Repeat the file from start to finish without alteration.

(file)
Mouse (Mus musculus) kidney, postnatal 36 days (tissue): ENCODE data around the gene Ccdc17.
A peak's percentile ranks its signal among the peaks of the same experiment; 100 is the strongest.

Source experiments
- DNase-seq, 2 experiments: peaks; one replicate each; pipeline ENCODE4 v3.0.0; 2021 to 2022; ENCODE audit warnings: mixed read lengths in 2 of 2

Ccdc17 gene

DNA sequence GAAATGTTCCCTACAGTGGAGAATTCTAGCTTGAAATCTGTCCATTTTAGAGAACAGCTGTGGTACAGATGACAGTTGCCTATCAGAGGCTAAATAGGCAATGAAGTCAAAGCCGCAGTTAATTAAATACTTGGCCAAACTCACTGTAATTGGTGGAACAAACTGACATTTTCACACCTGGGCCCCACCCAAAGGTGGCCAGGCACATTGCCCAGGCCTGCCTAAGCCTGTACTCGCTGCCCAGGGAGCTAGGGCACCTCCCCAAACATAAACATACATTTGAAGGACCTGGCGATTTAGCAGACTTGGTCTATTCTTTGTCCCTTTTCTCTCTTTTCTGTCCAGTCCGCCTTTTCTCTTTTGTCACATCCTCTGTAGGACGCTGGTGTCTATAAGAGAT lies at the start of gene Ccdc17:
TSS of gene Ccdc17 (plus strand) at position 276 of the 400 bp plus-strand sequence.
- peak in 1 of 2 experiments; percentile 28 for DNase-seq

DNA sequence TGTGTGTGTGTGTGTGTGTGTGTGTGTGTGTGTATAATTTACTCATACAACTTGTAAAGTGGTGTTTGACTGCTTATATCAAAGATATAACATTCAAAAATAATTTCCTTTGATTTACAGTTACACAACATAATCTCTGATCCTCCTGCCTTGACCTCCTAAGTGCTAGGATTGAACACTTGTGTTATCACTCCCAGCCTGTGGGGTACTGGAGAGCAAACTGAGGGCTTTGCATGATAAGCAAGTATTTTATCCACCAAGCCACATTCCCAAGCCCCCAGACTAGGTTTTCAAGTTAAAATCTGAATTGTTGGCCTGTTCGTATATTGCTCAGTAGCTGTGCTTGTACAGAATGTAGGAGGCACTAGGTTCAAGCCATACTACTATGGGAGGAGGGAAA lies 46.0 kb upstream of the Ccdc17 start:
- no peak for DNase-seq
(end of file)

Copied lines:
Mouse (Mus musculus) kidney, postnatal 36 days (tissue): ENCODE data around the gene Ccdc17.
A peak's percentile ranks its signal among the peaks of the same experiment; 100 is the strongest.

Source experiments
- DNase-seq, 2 experiments: peaks; one replicate each; pipeline ENCODE4 v3.0.0; 2021 to 2022; ENCODE audit warnings: mixed read lengths in 2 of 2

Ccdc17 gene

DNA sequence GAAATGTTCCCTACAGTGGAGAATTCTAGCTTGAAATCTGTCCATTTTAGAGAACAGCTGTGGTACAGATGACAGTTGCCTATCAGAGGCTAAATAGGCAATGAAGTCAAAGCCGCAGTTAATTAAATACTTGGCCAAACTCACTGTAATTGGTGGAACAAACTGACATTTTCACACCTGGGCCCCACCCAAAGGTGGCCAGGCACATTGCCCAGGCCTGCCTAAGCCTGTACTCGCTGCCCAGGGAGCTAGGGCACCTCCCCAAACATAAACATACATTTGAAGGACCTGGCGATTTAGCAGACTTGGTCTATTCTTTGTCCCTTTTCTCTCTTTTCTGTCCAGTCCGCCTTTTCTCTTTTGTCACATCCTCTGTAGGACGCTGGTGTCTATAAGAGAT lies at the start of gene Ccdc17:
TSS of gene Ccdc17 (plus strand) at position 276 of the 400 bp plus-strand sequence.
- peak in 1 of 2 experiments; percentile 28 for DNase-seq

DNA sequence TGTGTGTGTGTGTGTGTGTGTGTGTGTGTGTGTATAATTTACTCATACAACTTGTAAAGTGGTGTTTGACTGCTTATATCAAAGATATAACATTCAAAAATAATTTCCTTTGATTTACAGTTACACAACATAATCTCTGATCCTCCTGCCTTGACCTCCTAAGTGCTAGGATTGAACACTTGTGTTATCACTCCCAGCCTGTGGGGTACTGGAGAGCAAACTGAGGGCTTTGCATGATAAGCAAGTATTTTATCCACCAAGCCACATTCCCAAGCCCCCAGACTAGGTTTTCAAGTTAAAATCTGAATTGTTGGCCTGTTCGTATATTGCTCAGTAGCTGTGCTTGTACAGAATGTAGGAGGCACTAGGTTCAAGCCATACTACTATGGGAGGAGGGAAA lies 46.0 kb upstream of the Ccdc17 start:
- no peak for DNase-seq